Out Of Empire: Edward Cough Whitlam

1944 words - 8 pages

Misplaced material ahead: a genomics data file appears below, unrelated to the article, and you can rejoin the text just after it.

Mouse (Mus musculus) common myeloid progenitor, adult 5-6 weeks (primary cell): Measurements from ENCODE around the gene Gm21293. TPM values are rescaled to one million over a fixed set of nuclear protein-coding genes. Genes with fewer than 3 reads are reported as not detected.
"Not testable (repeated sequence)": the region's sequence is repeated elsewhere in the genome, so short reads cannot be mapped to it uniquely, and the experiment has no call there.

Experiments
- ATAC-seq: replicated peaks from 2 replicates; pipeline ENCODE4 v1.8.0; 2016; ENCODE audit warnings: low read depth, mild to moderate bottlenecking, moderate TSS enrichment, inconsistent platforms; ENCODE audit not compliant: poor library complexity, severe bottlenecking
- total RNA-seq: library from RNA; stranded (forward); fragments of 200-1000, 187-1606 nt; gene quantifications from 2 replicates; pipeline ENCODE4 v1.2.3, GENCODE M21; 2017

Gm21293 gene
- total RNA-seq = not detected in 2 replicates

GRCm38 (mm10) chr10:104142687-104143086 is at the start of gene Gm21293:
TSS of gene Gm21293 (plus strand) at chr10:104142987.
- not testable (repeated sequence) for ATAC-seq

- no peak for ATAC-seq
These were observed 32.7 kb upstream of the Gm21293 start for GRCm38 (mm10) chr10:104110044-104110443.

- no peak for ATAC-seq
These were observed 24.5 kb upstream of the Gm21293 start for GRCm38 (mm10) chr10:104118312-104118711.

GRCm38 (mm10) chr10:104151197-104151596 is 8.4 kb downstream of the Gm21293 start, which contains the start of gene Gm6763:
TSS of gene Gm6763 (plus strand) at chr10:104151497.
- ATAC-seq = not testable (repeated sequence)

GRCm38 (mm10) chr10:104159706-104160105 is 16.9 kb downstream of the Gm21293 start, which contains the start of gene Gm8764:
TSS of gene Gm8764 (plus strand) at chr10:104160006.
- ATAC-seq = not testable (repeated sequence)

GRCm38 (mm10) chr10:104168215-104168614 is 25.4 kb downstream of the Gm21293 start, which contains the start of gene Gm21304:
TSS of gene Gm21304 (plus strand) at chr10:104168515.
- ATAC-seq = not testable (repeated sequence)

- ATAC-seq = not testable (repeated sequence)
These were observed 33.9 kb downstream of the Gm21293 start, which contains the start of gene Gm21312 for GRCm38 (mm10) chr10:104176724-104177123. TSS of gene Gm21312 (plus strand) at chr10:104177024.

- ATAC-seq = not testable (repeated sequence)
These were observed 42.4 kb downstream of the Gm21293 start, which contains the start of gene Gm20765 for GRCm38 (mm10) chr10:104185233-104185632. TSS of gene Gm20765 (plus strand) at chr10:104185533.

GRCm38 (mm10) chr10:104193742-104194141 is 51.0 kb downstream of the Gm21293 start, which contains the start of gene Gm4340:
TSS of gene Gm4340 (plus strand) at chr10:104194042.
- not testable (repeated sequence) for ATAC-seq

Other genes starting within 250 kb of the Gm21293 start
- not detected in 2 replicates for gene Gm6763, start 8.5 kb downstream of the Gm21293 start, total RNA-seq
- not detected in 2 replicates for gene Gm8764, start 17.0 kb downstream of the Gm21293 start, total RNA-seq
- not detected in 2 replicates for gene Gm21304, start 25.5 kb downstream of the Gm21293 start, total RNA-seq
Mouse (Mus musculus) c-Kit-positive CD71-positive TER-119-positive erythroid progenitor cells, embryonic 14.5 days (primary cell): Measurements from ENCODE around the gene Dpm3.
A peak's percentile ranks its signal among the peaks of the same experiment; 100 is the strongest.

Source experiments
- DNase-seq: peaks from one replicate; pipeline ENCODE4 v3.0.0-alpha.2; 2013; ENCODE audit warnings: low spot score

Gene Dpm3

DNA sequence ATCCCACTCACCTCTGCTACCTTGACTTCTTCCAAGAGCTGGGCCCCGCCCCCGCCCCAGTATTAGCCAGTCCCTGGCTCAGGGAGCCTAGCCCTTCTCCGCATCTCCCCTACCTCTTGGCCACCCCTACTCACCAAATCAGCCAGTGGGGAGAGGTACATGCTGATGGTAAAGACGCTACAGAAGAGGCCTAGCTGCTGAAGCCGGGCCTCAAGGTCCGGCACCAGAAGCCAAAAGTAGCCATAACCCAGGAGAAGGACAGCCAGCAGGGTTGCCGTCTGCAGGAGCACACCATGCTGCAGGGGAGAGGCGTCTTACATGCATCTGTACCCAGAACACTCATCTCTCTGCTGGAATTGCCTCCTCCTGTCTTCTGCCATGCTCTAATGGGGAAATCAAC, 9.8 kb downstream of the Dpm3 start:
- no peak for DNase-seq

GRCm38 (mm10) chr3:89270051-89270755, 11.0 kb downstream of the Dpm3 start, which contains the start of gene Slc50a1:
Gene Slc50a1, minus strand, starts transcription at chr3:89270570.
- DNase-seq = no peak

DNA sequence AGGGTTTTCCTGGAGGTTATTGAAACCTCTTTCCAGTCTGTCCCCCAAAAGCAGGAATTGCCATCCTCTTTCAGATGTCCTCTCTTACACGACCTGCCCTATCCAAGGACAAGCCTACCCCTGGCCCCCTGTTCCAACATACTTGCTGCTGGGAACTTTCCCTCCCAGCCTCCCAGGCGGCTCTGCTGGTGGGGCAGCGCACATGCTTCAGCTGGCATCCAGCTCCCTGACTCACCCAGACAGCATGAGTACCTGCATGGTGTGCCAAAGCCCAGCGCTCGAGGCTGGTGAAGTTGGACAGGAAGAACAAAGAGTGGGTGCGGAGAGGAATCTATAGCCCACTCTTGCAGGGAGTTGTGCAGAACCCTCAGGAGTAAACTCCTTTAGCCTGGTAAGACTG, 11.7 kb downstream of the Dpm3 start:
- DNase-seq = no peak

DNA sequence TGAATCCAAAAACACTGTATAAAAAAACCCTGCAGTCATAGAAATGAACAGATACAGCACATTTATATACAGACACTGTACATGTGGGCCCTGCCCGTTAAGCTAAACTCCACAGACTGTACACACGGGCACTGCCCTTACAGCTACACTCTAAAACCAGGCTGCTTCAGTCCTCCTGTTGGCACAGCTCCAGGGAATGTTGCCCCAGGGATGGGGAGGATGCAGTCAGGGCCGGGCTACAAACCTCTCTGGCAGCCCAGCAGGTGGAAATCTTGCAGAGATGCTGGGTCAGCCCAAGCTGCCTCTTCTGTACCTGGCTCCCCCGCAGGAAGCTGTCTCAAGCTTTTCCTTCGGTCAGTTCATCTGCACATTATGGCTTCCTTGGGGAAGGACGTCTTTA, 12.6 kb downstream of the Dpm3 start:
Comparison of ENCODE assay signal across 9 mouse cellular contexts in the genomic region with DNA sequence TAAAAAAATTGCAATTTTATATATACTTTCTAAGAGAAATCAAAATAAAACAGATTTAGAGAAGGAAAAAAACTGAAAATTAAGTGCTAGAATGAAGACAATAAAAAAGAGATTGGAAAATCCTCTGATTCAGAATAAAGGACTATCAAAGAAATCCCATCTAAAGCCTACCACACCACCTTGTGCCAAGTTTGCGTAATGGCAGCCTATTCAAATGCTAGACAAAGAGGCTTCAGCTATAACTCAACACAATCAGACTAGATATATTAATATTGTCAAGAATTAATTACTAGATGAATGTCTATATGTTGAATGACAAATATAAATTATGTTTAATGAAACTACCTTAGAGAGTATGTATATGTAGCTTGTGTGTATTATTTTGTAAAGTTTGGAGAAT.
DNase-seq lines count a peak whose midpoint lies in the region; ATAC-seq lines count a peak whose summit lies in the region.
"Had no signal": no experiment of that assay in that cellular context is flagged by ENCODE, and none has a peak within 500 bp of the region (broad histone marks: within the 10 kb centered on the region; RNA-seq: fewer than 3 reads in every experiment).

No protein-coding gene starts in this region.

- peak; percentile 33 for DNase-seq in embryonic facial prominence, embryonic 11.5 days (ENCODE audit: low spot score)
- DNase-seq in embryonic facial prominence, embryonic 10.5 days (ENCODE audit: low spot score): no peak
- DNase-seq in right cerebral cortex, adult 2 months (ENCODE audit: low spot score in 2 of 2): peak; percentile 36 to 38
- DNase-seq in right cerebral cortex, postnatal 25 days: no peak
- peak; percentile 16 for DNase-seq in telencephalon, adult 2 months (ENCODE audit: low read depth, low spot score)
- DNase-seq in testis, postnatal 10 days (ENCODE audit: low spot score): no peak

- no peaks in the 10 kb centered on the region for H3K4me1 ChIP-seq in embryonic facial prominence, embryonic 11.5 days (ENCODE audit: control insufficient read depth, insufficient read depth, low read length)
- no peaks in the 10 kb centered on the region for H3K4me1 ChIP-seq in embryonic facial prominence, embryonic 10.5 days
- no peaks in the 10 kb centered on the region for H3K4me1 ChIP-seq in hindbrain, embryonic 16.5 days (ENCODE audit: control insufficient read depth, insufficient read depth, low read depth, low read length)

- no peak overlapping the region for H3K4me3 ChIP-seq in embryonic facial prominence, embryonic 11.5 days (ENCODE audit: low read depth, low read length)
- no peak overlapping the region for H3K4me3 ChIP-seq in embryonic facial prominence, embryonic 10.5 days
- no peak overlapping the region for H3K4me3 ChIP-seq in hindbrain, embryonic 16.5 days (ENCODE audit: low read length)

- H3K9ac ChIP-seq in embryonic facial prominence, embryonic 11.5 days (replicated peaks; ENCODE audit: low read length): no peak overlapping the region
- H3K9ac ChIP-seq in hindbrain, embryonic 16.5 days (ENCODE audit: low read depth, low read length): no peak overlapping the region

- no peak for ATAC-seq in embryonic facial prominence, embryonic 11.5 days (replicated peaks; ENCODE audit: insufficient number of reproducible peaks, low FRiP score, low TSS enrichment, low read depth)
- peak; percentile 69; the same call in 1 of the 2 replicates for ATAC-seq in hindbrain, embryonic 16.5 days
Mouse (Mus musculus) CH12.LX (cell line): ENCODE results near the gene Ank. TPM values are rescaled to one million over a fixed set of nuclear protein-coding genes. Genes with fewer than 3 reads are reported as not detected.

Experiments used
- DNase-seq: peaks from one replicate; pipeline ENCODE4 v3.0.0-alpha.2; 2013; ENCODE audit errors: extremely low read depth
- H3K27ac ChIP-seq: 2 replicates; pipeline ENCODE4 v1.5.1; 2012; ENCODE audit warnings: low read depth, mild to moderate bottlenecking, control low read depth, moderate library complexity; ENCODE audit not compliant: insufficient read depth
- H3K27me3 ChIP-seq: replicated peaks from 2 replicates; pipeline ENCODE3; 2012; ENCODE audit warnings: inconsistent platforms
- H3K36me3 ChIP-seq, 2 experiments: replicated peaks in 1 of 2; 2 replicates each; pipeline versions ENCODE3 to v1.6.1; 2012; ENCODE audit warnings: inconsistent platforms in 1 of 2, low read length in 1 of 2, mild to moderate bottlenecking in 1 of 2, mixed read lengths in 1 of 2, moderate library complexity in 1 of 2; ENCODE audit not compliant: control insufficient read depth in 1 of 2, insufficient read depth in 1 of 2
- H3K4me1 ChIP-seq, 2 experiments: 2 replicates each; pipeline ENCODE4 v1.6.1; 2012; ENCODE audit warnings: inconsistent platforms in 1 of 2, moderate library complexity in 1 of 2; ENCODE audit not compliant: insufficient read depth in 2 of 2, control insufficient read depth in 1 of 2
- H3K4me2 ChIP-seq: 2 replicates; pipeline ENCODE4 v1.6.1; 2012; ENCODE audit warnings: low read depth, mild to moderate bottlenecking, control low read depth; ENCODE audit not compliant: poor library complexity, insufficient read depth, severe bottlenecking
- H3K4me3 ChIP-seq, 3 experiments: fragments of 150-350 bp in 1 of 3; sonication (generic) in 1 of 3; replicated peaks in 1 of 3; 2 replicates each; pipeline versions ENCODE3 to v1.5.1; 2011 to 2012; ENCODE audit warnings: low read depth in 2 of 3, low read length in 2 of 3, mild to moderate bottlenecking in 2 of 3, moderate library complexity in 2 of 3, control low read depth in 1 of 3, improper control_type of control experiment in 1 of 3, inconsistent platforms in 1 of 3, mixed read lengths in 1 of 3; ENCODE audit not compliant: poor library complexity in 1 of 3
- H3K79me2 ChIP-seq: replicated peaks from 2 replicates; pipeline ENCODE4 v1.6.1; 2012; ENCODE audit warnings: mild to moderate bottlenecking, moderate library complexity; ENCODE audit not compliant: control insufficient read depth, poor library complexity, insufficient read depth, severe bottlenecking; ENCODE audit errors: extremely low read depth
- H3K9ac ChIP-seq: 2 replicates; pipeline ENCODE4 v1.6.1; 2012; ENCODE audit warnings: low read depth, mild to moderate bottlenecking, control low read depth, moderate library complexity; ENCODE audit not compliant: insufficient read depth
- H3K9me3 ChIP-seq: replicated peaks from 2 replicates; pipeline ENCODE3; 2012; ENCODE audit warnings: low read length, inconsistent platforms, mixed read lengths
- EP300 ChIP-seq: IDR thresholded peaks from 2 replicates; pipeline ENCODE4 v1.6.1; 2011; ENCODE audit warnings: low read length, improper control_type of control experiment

Long & tedious, however very informative Well written and clearly presented'OUT OF EMPIRE: EDWARD GOUGH WHITLAM''More than any other part of the old Empire, Australiaremains inhibited and limited by its nostalgia for pastassociations and pretensions which the British nation, andin particular, the British monarch have long sinceabandoned. Nothing has done more to retard Australia'srelations with Britain or to distort the very real andsubstantial nature of that relationship than the obsessionsof the Australian conservatives with the British connectionand their manipulation of the monarchy and theirexploitation of the perquisites and privileges associatedwith it.'- Edward Gough Whitlam, 1985Gough Whitlam was perhaps Australia's most controversialPrime Minister ever, and the Australian with arguably themost reason to resent our country's ties with Britain. Foron Remembrance Day, 1975, the Governor General, Sir JohnKerr, invoked his reserve powers to dismiss Whitlam as PrimeMinister, something he could only do because he wassupposedly acting on behalf of Queen Elizabeth II. Thus, itis to be expected that out of all of Australia's leadingfigures, Whitlam would have the most reason to feelstrongly, one way or the other, about our 'mother country'.Today, Whitlam declares himself to be a Republican, but heconfesses he only came to this way of thinking after hisdismissal, when he and the nation saw for the first timejust how much power the Queen and her representatives reallyhad, despite their lack of control over day to day runningof the Government. At the onset of his career, Whitlam wasquite proud of his Queen - he had, after all, fought in theAirforce during the Second World War to defend Britain aswell as Australia - but he always thought the Conservativeparties held far too much attachment for time-honouredtraditions which there was no longer a place for inAustralia. Australia needed to move on, to recognise thatBritain's place was to be occupied by another country - theUnited States - and that further, Australia needed to stopaccepting so many British migrants and start looking at whatpeoples from other countries could offer Australia. Whitlamalways believed in change - his campaign slogan reflectedthis - and this attitude seems to stem largely from hissensitivity to how the rest of the world sees Australia.Much of what he later said or wrote reflected this.Edward Gough Whitlam was born on July 11, 1916, into amiddle class family. His father worked for the VictorianState Government and then the Federal Government, ultimatelybecoming a Commonwealth Crown Solicitor (now titledAustralian Government Solicitor), and his mother, as was thepractice then, stayed at home.Whitlam's upbringing was quite sound. He was encouraged towork hard and his parents sent him to reputable privateschools. His family, however, did not push him intopolitics; indeed, Whitlam himself admitted years later thathe became involved because he was 'so disillusioned oralienated...

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